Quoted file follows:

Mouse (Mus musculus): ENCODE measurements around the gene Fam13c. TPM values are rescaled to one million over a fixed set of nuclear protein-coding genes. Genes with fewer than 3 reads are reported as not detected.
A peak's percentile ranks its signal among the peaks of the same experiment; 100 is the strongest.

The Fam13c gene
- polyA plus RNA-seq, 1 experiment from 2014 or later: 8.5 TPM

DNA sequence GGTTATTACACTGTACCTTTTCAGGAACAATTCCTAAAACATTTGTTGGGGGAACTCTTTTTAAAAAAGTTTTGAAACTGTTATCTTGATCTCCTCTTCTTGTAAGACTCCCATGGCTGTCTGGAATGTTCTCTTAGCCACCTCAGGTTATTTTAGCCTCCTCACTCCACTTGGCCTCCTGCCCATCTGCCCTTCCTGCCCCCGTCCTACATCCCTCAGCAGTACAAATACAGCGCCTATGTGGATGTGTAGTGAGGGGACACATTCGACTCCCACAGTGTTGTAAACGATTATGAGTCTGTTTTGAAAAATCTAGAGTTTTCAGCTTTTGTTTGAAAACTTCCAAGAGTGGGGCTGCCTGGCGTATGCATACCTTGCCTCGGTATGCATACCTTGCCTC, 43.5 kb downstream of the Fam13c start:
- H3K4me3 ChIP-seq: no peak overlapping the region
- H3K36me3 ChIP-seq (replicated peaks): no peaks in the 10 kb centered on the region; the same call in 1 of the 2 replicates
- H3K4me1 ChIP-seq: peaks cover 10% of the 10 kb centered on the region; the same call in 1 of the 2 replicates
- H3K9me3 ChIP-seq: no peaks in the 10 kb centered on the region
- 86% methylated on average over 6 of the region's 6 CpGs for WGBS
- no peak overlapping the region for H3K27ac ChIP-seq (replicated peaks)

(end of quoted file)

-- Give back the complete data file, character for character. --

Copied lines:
Mouse (Mus musculus): ENCODE measurements around the gene Fam13c. TPM values are rescaled to one million over a fixed set of nuclear protein-coding genes. Genes with fewer than 3 reads are reported as not detected.
A peak's percentile ranks its signal among the peaks of the same experiment; 100 is the strongest.

The Fam13c gene
- polyA plus RNA-seq, 1 experiment from 2014 or later: 8.5 TPM

DNA sequence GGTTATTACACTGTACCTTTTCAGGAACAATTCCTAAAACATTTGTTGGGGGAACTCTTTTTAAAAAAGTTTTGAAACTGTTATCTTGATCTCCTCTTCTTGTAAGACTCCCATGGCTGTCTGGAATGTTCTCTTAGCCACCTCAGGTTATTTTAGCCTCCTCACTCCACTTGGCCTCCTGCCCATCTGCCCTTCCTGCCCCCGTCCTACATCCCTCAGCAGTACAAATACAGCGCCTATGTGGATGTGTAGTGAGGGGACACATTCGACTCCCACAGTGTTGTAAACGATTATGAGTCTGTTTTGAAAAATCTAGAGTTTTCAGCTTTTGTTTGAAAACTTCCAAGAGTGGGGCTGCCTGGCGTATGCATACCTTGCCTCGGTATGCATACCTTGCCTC, 43.5 kb downstream of the Fam13c start:
- H3K4me3 ChIP-seq: no peak overlapping the region
- H3K36me3 ChIP-seq (replicated peaks): no peaks in the 10 kb centered on the region; the same call in 1 of the 2 replicates
- H3K4me1 ChIP-seq: peaks cover 10% of the 10 kb centered on the region; the same call in 1 of the 2 replicates
- H3K9me3 ChIP-seq: no peaks in the 10 kb centered on the region
- 86% methylated on average over 6 of the region's 6 CpGs for WGBS
- no peak overlapping the region for H3K27ac ChIP-seq (replicated peaks)